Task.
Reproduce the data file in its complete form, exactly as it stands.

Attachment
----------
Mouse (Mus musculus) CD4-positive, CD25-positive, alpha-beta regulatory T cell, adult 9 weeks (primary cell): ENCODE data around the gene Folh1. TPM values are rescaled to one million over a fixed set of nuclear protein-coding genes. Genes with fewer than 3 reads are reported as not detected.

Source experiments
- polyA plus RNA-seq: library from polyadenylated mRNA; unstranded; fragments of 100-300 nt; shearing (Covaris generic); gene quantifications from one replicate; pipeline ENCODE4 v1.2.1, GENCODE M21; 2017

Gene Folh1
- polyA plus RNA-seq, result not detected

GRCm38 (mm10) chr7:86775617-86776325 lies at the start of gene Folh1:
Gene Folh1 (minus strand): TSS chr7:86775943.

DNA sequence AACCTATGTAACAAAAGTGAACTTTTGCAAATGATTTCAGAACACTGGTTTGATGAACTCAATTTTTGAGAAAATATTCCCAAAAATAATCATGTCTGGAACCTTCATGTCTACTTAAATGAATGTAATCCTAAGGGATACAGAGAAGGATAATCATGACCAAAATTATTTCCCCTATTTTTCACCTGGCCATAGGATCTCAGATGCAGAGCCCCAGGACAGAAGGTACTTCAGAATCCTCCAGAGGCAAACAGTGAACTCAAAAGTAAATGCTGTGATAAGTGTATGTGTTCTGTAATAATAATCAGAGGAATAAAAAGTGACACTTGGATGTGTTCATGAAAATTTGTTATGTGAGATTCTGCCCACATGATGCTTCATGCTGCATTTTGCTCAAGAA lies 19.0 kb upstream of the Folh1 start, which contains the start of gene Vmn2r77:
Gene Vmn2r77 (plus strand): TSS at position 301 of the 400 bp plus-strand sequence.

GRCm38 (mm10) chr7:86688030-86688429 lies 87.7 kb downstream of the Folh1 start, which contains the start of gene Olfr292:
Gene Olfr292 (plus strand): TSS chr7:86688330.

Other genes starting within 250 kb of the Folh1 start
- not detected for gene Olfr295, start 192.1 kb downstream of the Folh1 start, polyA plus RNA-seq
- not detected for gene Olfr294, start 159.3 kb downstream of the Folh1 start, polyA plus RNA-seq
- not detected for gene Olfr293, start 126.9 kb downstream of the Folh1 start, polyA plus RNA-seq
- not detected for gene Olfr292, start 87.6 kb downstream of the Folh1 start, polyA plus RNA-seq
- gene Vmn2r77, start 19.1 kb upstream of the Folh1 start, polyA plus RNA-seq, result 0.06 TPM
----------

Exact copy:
Mouse (Mus musculus) CD4-positive, CD25-positive, alpha-beta regulatory T cell, adult 9 weeks (primary cell): ENCODE data around the gene Folh1. TPM values are rescaled to one million over a fixed set of nuclear protein-coding genes. Genes with fewer than 3 reads are reported as not detected.

Source experiments
- polyA plus RNA-seq: library from polyadenylated mRNA; unstranded; fragments of 100-300 nt; shearing (Covaris generic); gene quantifications from one replicate; pipeline ENCODE4 v1.2.1, GENCODE M21; 2017

Gene Folh1
- polyA plus RNA-seq, result not detected

GRCm38 (mm10) chr7:86775617-86776325 lies at the start of gene Folh1:
Gene Folh1 (minus strand): TSS chr7:86775943.

DNA sequence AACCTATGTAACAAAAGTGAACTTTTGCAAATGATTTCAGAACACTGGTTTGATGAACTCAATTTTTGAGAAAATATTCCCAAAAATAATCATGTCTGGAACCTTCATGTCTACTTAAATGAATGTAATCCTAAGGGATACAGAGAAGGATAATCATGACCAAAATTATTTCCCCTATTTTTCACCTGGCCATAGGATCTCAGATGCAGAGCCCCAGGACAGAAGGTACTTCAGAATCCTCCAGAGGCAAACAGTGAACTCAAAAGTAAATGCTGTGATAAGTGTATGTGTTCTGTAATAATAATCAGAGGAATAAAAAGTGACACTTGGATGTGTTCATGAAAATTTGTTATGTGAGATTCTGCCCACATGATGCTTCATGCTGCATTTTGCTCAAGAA lies 19.0 kb upstream of the Folh1 start, which contains the start of gene Vmn2r77:
Gene Vmn2r77 (plus strand): TSS at position 301 of the 400 bp plus-strand sequence.

GRCm38 (mm10) chr7:86688030-86688429 lies 87.7 kb downstream of the Folh1 start, which contains the start of gene Olfr292:
Gene Olfr292 (plus strand): TSS chr7:86688330.

Other genes starting within 250 kb of the Folh1 start
- not detected for gene Olfr295, start 192.1 kb downstream of the Folh1 start, polyA plus RNA-seq
- not detected for gene Olfr294, start 159.3 kb downstream of the Folh1 start, polyA plus RNA-seq
- not detected for gene Olfr293, start 126.9 kb downstream of the Folh1 start, polyA plus RNA-seq
- not detected for gene Olfr292, start 87.6 kb downstream of the Folh1 start, polyA plus RNA-seq
- gene Vmn2r77, start 19.1 kb upstream of the Folh1 start, polyA plus RNA-seq, result 0.06 TPM